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Fit-fit

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Fit-fit

Fit-fit
Injera fit-fit served with jalapeño peppers
Type Bread
Course Breakfast
Place of origin Ethiopia and Eritrea
Main ingredients Niter kibbeh
Variations Injera fit-fit, kitcha fit-fit

Fit-fit or fir-fir (Ge'ez: ፍርፍር firfir; ፍትፍት fitfit) is an Eritrean and Ethiopian food typically served for breakfast (though it can be served with other meals). It is generally made with spiced clarified butter (called niter kibbeh in Amharic or tesmi in Tigrinya) and berbere. In some cases, various oils or butters are substituted for clarified butter; however, the difference in taste is notable. There are two major varieties of fit-fit: injera (or taita) and kitcha (kita in Amharic).

Injera fit-fit

Injera fit-fit (var. enjera fetfet;[1] also taita fit-fit in Tigrinya) is a combination of shredded injera, berbere, onions, and clarified butter. Variations on this basic recipe are common[1] in which the name of the additional item is commonly used as a prefix. For instance, if one were to add shiro (chickpeas puree), the resulting dish would be called shiro fit-fit. If one were to add broth (mereq) it would be called mereq fit-fit.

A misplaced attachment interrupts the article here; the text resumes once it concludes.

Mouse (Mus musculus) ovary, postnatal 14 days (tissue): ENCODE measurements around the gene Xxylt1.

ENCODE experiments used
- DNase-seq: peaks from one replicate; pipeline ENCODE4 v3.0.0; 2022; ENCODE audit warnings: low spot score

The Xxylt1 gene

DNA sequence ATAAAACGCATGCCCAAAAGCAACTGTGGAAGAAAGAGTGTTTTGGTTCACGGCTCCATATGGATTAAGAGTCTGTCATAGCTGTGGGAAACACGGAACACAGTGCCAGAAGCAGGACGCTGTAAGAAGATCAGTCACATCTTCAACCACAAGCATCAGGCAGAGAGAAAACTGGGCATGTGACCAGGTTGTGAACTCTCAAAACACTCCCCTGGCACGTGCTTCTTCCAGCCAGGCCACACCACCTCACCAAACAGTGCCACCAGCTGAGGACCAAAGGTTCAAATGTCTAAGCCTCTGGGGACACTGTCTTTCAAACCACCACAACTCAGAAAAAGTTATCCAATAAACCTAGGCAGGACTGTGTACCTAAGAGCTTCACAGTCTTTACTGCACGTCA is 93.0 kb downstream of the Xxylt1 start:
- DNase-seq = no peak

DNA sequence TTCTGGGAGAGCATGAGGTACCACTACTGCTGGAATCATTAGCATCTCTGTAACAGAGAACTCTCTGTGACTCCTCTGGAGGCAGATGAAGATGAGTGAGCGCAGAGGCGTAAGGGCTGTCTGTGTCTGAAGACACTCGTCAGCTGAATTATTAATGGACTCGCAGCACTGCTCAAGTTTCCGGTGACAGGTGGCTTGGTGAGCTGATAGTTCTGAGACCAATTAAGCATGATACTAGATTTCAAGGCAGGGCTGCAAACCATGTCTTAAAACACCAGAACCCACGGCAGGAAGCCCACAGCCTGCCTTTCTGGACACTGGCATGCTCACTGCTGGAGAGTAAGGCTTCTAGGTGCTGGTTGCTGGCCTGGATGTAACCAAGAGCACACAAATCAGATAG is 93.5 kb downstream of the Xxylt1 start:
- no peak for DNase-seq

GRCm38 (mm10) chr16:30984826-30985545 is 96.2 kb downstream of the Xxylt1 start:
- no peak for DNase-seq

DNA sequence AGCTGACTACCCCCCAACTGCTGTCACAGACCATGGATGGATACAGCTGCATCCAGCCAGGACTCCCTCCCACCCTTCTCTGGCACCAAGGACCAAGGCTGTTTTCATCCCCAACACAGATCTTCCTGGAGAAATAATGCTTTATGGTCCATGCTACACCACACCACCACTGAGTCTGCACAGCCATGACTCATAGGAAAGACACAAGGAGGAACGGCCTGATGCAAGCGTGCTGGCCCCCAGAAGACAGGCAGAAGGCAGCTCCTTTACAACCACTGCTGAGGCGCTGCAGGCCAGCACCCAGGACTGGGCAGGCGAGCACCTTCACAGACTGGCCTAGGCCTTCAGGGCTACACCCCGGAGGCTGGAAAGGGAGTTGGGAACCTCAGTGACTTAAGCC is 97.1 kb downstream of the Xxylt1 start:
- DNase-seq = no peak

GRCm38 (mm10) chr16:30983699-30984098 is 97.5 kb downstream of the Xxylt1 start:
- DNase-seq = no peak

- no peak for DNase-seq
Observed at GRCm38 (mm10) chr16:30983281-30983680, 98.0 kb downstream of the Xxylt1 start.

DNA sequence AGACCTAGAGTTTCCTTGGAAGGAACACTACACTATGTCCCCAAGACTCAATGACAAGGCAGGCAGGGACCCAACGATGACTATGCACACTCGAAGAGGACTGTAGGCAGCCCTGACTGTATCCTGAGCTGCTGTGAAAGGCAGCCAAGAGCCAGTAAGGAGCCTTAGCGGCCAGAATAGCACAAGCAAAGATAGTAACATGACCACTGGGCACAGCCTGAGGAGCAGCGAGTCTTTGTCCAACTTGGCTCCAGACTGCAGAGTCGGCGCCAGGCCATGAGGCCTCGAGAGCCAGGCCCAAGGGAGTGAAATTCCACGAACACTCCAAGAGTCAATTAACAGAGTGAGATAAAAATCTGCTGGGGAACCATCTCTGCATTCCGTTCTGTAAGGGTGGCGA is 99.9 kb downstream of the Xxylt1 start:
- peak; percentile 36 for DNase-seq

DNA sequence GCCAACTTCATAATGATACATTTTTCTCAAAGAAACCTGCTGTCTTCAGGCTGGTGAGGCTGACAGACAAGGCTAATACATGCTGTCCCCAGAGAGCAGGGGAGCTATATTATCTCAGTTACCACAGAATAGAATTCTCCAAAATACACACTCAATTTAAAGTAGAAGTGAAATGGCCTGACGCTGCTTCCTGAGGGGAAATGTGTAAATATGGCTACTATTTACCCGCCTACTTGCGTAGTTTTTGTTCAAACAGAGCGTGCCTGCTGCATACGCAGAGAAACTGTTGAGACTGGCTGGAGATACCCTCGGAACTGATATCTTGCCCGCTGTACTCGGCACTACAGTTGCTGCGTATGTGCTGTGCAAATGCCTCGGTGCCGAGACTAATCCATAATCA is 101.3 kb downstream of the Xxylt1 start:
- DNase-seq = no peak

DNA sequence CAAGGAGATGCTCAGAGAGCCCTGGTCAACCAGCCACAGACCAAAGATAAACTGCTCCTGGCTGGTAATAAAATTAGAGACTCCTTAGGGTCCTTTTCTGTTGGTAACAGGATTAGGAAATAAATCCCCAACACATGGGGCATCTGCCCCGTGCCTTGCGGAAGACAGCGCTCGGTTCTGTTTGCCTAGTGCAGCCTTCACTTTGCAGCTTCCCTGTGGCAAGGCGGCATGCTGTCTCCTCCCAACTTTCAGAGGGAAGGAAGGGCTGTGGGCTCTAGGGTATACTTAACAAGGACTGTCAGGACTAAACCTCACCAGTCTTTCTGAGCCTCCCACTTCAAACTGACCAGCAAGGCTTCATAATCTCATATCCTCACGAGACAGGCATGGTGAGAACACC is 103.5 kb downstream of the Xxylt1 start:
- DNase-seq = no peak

In Eritrea, leftover meat-sauces (zighni or tsebhi) are often added to injera fit-fit and served with raw chili-peppers and yoghurt on the side, for breakfast. While similarly in Ethiopia, left-over wat as the main ingredient along with injera.

Injera fit-fit can be eaten with either a spoon when served in a bowl or eaten with the right hand when served atop of another piece of injera as is typical in Ethiopian or Eritrean cuisine.

Kitcha fit-fit

Kitcha fit-fit served with a scoop of fresh yogurt and topped with berbere (spice).

Kitcha fit-fit (variations in Ethiopia: kita fir-fit, kita fir-fir; also known as chechebsa) is a combination of shredded kitcha (Tigrinya) (or kita in Amharic), berbere, and clarified butter.[1][2] Kitcha fit-fit is sometimes eaten with plain yogurt (urgo in Amharic and rug-o in Tigrinya).

Unlike most Ethiopian foods, kitcha fit-fit is eaten with a utensil (usually a spoon). A dry variation is called kitcha in Tigrinya (or kita in Amharic).

See also

References

  1. ^ a b c Federal Ministry of Health (Ethiopia) (September 2008). "Glossary" (PDF). National Guidelines for HIV/AIDS and Nutrition. Pronutrition.org. p. 7. 
  2. ^ Sula, Mike (September 17, 2009). "One bite: chechebsa". Chicago Reader. Retrieved June 28, 2011. 
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